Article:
Could Joy have been a different kind of girl, another woman, if her mother hadn't given her up? "From the arid desert of eighties Arizona to swinging sixties London, Noëlle Harrison connects her beautifully drawn characters and weaves them into a story that entangled, enchanted and entranced this reader." – LIZ NUGENT, author of Lying in Wait "So rich in love, loss, blame, misunderstanding, secrets and betrayals – this book has everything." – SINÉAD MORIARTY, author of The Good Mother "From big sky Arizona to an Ireland of 'corners and clouds', Noëlle Harrison leads us on a hypnotic dance across the decades. A vivid, gripping tale of family secrets and lost love." – SANDRA IRELAND, author of Beneath the Skin Arizona, 1989 Joy Sheldon loves the plants that bloom in the desert but dreams too of the sea's elemental wildness. Now, riven by terrible secrets, Joy embarks on a journey to seek her identity – and to discover why the sea pulls at her heart. London, 1967 Lewis Bell, a young graphic designer, is aiming for the big time – if only he can keep his creative spark. But, as his talented girlfriend Marnie adds her own pressures, sixties Soho fast shows its darker side. Ireland, 1989 Drawn together, Joy and Lewis fly across the Atlantic to the Irish coast. She's in search of a lost mother; he's looking for a lost love. They need to make peace with the past, themselves and others. But the truths they encounter will transform everyone's lives forever. Bold, intimate and joyful. This glorious novel tells an unforgettable story of love's true gravity.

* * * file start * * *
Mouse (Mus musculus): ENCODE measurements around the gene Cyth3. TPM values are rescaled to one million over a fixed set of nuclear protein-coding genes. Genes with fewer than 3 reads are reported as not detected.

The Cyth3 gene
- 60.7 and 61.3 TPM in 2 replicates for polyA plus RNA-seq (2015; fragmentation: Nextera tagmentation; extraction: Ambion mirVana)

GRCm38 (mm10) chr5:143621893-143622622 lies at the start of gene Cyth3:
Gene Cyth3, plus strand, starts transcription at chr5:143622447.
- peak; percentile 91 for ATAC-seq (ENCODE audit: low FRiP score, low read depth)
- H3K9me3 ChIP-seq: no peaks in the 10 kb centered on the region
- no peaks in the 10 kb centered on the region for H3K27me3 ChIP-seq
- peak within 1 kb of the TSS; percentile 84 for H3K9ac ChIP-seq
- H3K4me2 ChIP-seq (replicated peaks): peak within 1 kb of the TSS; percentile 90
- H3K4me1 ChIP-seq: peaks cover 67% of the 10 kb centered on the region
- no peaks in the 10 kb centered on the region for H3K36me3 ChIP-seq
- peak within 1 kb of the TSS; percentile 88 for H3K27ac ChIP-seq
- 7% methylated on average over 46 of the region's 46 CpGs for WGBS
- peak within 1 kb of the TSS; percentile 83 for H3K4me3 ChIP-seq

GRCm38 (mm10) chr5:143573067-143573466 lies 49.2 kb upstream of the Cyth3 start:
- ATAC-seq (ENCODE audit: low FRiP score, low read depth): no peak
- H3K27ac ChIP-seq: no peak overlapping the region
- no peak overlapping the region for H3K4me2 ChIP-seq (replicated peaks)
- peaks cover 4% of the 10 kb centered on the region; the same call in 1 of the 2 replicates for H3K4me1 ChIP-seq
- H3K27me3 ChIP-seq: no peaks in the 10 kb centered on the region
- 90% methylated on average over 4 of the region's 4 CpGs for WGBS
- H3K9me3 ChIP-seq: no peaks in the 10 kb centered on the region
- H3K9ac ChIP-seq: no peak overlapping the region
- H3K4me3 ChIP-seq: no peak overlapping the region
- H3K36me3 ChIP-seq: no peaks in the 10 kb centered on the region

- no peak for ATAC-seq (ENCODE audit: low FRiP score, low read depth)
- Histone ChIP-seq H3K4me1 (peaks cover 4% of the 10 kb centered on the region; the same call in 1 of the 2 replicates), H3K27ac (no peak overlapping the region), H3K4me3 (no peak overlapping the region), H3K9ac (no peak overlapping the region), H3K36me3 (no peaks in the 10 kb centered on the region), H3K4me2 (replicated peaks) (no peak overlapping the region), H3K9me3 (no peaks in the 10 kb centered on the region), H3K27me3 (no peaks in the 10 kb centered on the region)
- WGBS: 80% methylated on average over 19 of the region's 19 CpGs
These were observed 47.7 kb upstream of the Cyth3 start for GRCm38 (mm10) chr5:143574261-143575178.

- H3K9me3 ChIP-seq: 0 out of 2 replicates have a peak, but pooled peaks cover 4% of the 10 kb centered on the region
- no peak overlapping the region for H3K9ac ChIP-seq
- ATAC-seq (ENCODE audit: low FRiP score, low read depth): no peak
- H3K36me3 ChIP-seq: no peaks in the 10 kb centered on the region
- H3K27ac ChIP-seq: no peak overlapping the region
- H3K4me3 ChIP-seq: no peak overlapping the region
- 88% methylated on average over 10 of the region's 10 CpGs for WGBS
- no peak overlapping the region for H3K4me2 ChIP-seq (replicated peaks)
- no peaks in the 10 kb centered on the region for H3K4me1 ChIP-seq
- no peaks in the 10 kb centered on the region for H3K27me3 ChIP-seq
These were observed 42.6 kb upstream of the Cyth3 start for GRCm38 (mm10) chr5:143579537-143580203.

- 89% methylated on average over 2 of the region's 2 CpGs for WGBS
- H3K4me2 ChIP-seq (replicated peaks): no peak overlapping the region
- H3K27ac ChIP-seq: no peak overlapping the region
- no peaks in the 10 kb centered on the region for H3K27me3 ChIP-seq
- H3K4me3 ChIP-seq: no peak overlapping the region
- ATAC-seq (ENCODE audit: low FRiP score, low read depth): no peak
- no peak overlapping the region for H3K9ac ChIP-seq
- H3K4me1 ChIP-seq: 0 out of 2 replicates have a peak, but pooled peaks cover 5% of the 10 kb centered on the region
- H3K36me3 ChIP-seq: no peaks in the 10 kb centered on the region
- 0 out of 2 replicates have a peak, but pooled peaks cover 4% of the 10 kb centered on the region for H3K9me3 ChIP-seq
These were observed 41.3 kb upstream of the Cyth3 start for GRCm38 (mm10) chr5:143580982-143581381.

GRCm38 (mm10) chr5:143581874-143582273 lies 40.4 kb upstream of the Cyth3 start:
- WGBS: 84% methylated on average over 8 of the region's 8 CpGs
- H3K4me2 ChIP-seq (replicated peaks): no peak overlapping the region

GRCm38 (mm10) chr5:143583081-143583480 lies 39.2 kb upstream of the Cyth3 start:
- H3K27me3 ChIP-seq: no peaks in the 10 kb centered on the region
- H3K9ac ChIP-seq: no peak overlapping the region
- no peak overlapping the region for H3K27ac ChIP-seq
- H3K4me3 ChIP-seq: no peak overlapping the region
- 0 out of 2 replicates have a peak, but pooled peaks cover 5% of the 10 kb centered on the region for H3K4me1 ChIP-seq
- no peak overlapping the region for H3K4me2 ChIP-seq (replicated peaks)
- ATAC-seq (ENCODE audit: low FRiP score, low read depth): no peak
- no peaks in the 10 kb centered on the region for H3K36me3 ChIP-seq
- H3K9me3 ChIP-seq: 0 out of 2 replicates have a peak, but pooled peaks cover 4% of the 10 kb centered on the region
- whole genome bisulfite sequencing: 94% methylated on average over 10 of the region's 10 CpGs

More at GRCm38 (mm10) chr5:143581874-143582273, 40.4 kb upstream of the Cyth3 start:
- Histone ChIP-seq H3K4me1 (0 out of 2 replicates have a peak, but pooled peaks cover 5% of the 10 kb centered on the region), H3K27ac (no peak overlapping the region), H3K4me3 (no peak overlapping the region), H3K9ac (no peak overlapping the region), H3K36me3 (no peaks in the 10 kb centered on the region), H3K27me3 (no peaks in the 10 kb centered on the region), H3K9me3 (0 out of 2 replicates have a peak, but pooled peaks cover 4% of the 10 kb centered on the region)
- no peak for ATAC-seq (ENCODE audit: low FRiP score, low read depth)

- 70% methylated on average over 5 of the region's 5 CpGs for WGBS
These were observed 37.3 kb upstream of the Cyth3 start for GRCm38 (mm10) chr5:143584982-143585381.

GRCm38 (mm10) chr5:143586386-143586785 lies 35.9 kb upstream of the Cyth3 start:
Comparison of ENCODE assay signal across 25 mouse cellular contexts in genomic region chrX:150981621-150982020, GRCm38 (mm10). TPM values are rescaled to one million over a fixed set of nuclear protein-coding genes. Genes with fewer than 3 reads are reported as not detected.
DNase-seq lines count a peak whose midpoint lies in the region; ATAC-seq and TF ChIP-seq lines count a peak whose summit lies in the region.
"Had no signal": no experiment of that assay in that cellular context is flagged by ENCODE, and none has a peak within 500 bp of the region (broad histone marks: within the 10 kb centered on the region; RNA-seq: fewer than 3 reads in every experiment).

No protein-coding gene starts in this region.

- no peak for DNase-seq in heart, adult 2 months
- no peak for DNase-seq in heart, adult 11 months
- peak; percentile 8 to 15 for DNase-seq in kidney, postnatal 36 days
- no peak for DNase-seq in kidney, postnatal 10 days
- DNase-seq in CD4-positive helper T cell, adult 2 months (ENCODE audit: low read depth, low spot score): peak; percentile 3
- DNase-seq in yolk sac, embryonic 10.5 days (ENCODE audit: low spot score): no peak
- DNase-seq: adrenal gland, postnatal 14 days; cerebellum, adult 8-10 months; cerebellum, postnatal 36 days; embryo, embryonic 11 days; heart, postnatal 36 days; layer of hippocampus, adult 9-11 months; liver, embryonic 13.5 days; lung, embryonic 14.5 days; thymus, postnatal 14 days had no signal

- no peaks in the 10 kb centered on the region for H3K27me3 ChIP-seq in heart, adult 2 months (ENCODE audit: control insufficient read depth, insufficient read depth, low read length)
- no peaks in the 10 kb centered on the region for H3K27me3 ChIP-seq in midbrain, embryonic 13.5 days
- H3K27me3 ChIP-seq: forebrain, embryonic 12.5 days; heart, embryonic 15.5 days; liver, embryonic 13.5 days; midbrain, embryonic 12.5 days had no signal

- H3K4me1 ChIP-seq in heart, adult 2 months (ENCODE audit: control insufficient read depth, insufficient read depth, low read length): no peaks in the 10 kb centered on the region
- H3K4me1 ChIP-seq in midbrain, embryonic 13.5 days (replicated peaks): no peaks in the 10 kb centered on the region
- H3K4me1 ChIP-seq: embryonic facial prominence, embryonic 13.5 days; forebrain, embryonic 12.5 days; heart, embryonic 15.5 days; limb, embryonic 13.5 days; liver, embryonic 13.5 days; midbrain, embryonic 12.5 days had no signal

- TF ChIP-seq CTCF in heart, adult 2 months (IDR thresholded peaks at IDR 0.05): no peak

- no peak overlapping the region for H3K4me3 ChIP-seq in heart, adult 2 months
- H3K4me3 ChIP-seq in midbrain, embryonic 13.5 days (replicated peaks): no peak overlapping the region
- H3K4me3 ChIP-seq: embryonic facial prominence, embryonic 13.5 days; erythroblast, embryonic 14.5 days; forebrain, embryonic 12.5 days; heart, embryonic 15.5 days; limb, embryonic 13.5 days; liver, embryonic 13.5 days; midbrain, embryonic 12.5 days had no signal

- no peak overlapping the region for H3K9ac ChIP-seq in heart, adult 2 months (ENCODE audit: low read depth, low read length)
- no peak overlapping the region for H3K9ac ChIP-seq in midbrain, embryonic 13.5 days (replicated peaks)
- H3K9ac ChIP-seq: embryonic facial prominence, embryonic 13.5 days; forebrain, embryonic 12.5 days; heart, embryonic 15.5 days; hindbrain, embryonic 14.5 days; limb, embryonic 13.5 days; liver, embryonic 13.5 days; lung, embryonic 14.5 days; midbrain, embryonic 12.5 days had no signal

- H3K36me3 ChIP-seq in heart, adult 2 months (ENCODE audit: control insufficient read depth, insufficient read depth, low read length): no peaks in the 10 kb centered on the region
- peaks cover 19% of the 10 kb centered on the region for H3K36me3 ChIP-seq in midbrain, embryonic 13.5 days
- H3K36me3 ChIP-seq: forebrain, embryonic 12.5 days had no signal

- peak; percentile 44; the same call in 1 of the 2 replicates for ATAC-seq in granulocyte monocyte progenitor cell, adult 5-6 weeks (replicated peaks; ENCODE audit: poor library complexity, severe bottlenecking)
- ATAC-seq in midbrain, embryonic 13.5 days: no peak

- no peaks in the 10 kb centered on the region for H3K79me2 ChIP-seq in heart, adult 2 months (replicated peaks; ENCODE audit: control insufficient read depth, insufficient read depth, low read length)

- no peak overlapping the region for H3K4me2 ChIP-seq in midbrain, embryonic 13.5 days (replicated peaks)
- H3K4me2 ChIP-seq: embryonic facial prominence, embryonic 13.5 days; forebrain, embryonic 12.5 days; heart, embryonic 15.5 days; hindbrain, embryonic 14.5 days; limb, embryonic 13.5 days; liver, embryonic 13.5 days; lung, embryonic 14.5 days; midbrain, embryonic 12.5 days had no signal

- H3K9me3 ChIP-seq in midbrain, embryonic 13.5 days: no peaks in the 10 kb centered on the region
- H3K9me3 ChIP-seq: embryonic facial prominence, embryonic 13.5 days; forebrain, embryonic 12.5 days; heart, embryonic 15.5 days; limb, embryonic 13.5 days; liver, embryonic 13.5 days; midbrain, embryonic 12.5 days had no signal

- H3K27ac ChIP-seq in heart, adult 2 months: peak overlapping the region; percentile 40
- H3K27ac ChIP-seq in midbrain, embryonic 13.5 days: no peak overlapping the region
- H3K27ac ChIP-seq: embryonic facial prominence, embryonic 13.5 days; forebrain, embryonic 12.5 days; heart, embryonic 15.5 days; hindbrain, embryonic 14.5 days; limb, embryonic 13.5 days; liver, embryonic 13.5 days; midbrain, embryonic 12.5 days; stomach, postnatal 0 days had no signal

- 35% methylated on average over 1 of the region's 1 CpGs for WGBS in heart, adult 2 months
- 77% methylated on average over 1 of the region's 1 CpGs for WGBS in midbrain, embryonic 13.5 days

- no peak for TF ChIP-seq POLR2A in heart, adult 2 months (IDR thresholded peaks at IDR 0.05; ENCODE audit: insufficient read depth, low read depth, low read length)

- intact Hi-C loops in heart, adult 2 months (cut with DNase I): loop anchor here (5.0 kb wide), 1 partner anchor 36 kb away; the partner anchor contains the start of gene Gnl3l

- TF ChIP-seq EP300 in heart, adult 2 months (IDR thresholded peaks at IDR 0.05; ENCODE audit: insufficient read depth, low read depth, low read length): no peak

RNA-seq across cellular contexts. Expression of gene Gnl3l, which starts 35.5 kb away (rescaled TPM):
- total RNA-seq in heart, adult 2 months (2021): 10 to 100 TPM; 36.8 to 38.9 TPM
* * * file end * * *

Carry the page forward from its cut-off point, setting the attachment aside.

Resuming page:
In the mid-1960s, the publication of Pynchon's V and The Crying of Lot 49 introduced a brilliant new voice to American literature. Gravity's Rainbow, his convoluted, allusive novel about a metaphysical quest, published in 1973, further confirmed Pynchon's reputation as one of the greatest writers of the century.